Financial Engineering

Well, it turns out that CMI’s TTM dividend payout was $751M, which is just about equivalent to its commercial paper loan of $709M.

It looks like it’s financing its dividend with a short term loan. In some ways, this seems crazy. If you need the cash to invest in your business, why are you borrowing money just to give it to shareholders? At 2.6%, it costs them (and by extension, shareholders) $18M a year to keep that up.

At the same time, the company is spending a lot to buy back shares:

Cummins chart of cash spent buying back shares

So, Cummins is borrowing money at 2.6% to buy shares in a company (itself) that has a forward expected dividend yield of 2.74%. I guess this is a form of financial arbitrage, but this stops being a good deal if the company’s price goes up much more (which will drop its yield to less than 2.6%), which it will inevitably do if the company keeps buying back a billion dollars of its equity.

Dividends and buybacks are a way to return cash to shareholders. You do more of that when you have lots of cash kicking around and not enough good projects to invest in. Borrowing, even at a low rate, to return even more cash, just seems like dumb financial engineering.

Here’s a summary of what’s going on with the business from their latest earnings call:

In summary, we are maintaining our revenue outlook for the year with improved truck markets in North America, offsetting lower demand in power generation markets, while increasing our EBITDA guidance range by 50 basis points, due to lower material costs and strong operational performance. During the quarter, we’ve returned 68% of operating cash flow or $279 million to shareholders in the form of dividends and share repurchases, consistent with our plan to return 75% of operating cash flow to shareholders for the year.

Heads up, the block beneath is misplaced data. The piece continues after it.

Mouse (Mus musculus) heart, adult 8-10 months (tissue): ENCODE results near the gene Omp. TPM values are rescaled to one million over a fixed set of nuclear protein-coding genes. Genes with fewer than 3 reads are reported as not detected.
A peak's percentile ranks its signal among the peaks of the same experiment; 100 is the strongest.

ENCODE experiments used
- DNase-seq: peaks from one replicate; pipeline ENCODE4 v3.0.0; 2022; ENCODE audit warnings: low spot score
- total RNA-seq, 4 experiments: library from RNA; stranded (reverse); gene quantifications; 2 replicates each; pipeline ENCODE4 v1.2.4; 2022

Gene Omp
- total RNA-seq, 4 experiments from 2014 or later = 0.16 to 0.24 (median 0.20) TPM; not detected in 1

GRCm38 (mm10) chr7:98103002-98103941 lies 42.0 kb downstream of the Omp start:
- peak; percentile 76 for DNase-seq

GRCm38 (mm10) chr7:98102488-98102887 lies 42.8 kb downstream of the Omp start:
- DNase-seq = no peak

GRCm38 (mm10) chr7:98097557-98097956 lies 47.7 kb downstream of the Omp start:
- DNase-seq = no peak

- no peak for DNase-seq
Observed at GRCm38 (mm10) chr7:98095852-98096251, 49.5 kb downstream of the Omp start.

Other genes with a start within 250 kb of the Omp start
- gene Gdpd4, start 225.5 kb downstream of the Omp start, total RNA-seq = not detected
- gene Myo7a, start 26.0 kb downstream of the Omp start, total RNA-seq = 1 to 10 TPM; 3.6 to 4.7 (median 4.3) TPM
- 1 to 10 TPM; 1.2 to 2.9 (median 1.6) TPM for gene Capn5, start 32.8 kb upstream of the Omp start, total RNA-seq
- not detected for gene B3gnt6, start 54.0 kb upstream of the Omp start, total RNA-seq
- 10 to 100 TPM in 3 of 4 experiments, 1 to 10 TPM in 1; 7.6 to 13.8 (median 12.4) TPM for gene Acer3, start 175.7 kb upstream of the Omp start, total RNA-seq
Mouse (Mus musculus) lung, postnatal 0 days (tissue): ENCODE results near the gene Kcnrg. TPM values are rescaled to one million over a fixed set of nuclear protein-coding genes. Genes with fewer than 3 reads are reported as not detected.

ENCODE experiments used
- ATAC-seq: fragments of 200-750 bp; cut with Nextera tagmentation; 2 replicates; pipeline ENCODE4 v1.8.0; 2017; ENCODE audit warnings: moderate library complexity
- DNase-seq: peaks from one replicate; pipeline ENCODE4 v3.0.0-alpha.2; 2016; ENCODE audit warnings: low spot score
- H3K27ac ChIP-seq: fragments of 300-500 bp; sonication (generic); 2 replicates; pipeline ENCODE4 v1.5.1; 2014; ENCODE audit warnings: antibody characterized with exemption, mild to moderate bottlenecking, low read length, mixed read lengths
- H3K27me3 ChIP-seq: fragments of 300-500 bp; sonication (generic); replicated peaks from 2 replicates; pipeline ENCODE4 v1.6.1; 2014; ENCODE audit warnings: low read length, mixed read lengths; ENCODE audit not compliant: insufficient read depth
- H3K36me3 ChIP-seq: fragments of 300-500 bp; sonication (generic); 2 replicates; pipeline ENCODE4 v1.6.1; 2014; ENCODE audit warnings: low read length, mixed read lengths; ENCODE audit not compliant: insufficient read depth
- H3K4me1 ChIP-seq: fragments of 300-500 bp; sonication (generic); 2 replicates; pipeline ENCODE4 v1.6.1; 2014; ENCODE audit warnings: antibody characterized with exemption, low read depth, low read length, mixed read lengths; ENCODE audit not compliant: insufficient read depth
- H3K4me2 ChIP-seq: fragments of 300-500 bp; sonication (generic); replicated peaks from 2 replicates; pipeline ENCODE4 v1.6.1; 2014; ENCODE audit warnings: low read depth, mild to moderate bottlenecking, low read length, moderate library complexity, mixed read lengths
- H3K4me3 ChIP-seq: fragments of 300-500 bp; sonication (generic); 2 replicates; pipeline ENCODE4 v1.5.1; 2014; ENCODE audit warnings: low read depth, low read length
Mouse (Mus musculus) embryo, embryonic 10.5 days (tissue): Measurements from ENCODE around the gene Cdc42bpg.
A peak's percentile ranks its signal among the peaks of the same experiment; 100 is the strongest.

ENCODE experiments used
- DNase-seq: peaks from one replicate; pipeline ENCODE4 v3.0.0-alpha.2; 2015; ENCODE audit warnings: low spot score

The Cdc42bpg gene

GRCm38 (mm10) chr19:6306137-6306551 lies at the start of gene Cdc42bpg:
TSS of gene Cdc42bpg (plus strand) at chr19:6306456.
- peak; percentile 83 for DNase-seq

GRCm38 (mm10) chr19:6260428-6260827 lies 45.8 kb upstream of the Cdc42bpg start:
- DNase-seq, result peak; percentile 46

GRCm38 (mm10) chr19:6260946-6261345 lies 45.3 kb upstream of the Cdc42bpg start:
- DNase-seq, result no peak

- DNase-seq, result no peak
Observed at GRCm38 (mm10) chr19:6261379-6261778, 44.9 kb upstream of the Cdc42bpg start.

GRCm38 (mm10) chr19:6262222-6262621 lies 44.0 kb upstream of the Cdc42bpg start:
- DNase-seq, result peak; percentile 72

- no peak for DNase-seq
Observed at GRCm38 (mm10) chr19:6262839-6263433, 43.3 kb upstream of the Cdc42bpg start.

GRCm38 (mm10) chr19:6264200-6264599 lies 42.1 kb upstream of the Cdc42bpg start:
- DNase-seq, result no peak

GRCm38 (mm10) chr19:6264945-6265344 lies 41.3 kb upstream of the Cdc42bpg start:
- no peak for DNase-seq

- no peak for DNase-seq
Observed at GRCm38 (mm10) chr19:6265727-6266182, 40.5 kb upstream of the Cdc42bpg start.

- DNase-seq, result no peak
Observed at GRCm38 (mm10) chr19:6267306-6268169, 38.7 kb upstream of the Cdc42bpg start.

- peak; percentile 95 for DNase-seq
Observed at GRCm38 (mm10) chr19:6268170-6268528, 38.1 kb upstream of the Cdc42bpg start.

Tom Linebarger, Chairman and CEO, 1Q2019 earnings call

So, the growth outlook isn’t great but improving COGS will help margins and cash flow continue to grow. They’re returning a lot of cash to shareholders, but borrowing quite a bit to do it, which doesn’t make sense to me.

Cummins DCF Valuation

Let’s take a quick look at the current valuation using a DCF:

CMI Discounted Cash Flow chart

I used $2.11B as the start value, which is its TTM Owner Earnings. I used 4.24% as the growth, which is what its median revenue CAGR has been over recent 3-year periods. I used the same 8% discount rate as SNA.

At these levels, it looks like CMI is significantly undervalued.


Like Snap-On, this is going to be a cyclical stock, and its current level of cash return will be hard to maintain if revenues start taking a hit, and if credit markets dry up.

But, even without the intense focus on returning cash to shareholders, its core business is generating a lot of cash. Further problems with China and global recessions will hurt the company, which will probably take out its stock price even more. I’ll probably put this on my “buy during the next recession” watch list.

Disclosure: I do not own any stocks discussed in this article.